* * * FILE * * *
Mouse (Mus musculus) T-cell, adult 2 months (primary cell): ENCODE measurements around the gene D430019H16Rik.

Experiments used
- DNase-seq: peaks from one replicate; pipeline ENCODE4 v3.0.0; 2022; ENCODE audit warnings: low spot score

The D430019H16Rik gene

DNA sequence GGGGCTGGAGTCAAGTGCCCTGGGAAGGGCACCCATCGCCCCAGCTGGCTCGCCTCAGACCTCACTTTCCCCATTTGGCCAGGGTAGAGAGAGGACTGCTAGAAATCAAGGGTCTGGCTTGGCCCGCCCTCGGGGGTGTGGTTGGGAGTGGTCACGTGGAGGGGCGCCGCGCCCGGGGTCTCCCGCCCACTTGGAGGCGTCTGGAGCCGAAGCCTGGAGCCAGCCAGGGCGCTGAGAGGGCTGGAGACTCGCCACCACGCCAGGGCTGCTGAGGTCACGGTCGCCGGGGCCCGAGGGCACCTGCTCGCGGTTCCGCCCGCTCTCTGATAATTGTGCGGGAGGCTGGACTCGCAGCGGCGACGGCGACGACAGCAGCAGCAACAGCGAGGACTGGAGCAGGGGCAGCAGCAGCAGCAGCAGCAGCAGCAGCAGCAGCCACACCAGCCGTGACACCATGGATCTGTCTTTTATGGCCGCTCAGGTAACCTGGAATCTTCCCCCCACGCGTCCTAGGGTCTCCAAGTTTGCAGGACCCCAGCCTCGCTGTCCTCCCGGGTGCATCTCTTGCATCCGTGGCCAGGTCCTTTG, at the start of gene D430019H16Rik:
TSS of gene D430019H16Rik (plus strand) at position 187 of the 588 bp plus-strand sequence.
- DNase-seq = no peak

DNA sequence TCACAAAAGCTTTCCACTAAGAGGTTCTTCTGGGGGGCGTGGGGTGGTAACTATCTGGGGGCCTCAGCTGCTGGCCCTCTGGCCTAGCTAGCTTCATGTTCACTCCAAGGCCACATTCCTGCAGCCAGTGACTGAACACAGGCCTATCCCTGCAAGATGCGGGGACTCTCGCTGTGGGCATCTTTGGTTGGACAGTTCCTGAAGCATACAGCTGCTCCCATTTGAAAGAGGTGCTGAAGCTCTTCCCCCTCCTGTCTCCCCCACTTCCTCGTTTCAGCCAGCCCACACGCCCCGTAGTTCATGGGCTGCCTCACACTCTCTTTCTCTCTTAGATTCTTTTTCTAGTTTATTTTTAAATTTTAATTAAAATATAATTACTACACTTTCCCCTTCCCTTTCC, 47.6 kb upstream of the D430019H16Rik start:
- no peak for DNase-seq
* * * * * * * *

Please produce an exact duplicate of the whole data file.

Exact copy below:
Mouse (Mus musculus) T-cell, adult 2 months (primary cell): ENCODE measurements around the gene D430019H16Rik.

Experiments used
- DNase-seq: peaks from one replicate; pipeline ENCODE4 v3.0.0; 2022; ENCODE audit warnings: low spot score

The D430019H16Rik gene

DNA sequence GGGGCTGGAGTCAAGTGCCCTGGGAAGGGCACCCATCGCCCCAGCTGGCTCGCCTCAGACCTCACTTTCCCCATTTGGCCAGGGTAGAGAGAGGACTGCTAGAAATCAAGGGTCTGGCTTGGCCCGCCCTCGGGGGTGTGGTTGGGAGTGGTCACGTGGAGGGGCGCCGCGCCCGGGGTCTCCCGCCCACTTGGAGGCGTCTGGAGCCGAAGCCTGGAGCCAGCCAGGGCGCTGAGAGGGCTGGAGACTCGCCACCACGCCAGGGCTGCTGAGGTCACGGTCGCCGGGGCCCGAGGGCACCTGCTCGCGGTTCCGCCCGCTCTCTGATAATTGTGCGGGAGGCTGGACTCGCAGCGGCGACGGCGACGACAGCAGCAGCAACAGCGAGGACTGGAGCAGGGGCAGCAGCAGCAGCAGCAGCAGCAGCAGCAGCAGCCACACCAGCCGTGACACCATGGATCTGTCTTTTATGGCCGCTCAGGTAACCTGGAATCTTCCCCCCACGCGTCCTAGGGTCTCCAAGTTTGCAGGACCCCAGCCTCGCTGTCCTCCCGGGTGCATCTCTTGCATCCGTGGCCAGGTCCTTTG, at the start of gene D430019H16Rik:
TSS of gene D430019H16Rik (plus strand) at position 187 of the 588 bp plus-strand sequence.
- DNase-seq = no peak

DNA sequence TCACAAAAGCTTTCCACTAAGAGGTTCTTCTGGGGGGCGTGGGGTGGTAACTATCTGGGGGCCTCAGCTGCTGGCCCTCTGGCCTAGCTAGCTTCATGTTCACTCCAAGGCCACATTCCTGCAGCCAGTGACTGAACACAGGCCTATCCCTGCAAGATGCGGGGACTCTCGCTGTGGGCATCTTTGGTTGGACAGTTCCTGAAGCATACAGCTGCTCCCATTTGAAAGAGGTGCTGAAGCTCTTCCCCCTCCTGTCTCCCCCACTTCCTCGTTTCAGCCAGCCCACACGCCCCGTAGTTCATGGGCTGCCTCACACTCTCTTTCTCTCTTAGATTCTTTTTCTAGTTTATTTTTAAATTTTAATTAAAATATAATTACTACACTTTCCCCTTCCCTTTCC, 47.6 kb upstream of the D430019H16Rik start:
- no peak for DNase-seq